Inheritance Annuities — Know Your Annuity Contract
Why It Matters:
- Annuities can provide a consistent income stream after retirement.
- You can customize an annuity contract with estate planning in mind.
- Beneficiaries should be aware of what happens when they inherit an annuity.
As previously discussed in an article on estate planning, managing your assets early on can greatly help your loved ones in the future. However, even with estate planning in place, many people are still unaware of how some aspects of their financial plan work, and what happens if they should pass.
Annuities are a great example. Based on 2020 life insurance statistics, annuities account for 48% of direct premiums written by life insurers.1 With an increase in demand, it’s more important than ever to fully understand their contract terms and how beneficiaries of an annuity could be affected. Before we get to specifics on an inherited annuity, let’s review some annuity basics.
For starters, what is an annuity? Annuities are a long-term insurance product that provides a guaranteed income through a stream of payments backed by the claims-paying ability of the issuing insurance company. They’re designed to help reduce the risk of outliving one’s money with today’s increased longevity and can be a valuable part of an overall financial plan.
How do annuities work? An investor, also known as the owner, pays a premium to an insurance company. This investment is structured to grow tax-deferred until the funds are withdrawn during retirement. However, because invested cash is illiquid and subject to withdrawal penalties, they’re not recommended for younger individuals or for those with liquidity needs.2
Depending on the contract, an annuitant will receive regular payments at certain intervals throughout their lifetime. Usually, the annuity owner customizes a contract with their insurance partner to specify any payout options.
For a fee, annuity owners can also include a death benefit for beneficiaries to receive the remaining payments if the annuitant dies before the terms of the contract ends. However, the contract must name these beneficiaries so they can claim the inherited annuity. Sometimes, annuity owners opt to keep an annuity whole for one beneficiary, spread it out for different beneficiaries, or even include non-profit organizations.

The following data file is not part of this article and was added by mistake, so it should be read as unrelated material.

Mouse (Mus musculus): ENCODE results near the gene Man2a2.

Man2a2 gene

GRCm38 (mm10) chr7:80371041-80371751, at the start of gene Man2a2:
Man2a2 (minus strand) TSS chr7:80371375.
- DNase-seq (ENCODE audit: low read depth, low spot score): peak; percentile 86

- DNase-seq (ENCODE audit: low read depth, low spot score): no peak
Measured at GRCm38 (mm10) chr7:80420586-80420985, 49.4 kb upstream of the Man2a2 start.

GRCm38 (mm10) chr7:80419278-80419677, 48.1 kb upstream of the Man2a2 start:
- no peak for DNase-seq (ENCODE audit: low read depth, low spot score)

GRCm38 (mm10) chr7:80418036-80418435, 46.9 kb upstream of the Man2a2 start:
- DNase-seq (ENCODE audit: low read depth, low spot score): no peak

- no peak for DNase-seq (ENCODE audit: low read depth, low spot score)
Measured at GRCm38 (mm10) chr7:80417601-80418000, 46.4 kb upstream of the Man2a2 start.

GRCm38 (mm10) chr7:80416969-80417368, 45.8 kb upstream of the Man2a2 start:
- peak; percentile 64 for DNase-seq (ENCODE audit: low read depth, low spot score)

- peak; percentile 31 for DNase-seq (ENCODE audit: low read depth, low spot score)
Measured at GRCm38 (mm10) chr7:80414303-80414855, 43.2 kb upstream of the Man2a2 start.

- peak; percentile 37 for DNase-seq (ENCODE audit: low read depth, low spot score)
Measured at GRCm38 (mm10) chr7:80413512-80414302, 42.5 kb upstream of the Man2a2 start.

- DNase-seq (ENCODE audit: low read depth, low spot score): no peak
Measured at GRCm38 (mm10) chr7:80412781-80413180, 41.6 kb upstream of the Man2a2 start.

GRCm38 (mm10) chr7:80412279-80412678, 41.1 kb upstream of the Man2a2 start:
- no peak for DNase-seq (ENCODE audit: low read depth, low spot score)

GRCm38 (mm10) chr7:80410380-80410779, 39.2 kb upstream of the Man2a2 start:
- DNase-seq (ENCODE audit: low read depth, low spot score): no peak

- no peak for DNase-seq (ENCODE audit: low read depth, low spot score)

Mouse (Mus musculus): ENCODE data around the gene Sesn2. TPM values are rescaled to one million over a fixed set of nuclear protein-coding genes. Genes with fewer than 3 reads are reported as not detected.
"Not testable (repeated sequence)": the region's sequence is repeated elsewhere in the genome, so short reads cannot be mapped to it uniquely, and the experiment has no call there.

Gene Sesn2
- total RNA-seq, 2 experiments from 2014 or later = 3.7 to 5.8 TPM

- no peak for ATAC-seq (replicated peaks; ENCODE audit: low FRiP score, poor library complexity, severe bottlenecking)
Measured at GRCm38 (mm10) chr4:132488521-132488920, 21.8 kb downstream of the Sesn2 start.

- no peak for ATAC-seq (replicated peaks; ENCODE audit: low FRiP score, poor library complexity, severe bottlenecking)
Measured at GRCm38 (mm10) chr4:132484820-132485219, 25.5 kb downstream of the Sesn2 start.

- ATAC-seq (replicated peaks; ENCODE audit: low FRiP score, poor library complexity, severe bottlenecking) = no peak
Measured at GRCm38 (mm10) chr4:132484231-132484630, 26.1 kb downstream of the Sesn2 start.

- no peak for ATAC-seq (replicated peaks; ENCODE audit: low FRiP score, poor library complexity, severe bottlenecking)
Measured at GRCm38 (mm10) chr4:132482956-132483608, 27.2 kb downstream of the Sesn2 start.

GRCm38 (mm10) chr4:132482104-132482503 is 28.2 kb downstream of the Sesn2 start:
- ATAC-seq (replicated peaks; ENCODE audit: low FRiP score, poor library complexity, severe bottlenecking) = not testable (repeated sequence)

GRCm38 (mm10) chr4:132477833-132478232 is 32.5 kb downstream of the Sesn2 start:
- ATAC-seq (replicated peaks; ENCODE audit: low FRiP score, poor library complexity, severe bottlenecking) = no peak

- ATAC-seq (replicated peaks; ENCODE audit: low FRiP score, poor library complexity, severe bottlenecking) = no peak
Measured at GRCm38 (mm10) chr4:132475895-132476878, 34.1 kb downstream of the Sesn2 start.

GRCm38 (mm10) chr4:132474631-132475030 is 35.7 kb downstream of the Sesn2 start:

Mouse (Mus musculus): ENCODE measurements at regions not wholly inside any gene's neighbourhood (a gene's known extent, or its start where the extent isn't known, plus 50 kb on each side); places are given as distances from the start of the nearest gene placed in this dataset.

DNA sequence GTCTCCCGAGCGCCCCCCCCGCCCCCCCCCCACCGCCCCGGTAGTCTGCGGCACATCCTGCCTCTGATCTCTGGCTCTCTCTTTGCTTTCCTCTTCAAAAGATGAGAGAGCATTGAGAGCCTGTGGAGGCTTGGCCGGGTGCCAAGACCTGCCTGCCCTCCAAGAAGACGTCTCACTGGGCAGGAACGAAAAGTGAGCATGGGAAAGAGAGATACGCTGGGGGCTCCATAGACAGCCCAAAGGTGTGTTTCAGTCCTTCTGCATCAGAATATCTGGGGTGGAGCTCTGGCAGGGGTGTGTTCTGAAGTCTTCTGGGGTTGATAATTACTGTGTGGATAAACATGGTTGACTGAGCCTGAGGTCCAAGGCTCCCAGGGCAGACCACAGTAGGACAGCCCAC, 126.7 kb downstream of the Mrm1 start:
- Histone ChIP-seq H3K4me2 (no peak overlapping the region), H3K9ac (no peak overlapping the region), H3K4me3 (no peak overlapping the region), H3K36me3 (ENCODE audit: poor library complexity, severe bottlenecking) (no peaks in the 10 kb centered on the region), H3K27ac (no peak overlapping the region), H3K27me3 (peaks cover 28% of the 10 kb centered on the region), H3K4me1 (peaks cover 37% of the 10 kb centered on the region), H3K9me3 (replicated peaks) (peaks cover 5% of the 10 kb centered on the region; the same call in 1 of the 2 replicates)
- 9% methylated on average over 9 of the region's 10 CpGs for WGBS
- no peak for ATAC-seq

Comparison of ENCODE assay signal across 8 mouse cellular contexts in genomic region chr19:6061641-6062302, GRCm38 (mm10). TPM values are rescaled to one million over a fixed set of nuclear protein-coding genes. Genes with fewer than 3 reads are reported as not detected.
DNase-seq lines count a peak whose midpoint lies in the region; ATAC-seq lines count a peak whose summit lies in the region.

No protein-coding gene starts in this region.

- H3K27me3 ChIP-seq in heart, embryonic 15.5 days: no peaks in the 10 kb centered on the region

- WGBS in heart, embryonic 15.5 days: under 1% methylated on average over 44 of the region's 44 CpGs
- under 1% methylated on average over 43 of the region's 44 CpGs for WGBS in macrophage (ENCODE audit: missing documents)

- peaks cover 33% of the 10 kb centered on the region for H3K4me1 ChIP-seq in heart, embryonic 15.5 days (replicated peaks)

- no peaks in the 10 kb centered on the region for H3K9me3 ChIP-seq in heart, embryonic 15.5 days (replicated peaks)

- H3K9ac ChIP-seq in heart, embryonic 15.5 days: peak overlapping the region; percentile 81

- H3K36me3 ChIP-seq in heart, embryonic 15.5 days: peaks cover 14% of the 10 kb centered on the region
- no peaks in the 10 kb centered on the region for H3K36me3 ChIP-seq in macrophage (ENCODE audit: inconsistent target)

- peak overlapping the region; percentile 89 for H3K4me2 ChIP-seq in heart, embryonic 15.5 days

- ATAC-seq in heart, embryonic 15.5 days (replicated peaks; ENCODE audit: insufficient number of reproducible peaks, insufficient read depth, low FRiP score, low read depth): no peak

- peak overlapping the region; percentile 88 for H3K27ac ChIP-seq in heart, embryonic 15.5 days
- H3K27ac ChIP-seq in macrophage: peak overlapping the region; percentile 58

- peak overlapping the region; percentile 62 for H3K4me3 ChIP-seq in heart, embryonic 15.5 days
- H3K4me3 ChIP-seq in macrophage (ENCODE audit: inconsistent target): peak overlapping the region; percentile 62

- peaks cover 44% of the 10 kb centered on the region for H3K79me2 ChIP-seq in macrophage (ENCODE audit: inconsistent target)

There are many ways annuities can be structured, based on when their distribution begins as well as their inherent growth potential and market risk. These include factors such as:
When Payout Begins
Immediate annuity: An annuity that is converted to an income stream for the annuitant immediately. Once you pay the principal in a lump sum, you can receive payouts right away.
Deferred annuity: An annuity that begins paying at a future date determined by the owner. You make contributions ahead of time, allowing your money more time to accrue interest for higher payouts.
How The Value Is Determined
Fixed annuity: An annuity that pays a guaranteed minimum rate of return and provides a fixed series of payments, under the conditions determined in the contract.
Variable annuity: An annuity with a value based on the performance of an underlying investment, offering greater growth potential as well as more market risk and potential loss of principal.
Fixed index annuity: An annuity with a value based on the performance of an underlying index like the S&P 500® index.
Whether They’re Qualified or Non-Qualified
Qualified: Qualified annuities are funded with pre-tax money, have limits on how much money may be invested in them, require all funds to be taxable at distribution, and require that RMDs (Required Minimum Distributions) must begin at age 72.
Non-Qualified: Non-qualified annuities are funded with post-tax dollars, do not have contribution limits, allow only gains to be taxed, and do not require RMDs.
Death Distribution Options: There are also different methods for death benefit distribution, such as:
Lump sum payment: This one-time lump sum payout is distributed upon the death of the owner. The full death benefit allows beneficiaries flexibility to pay off debt or large expenses.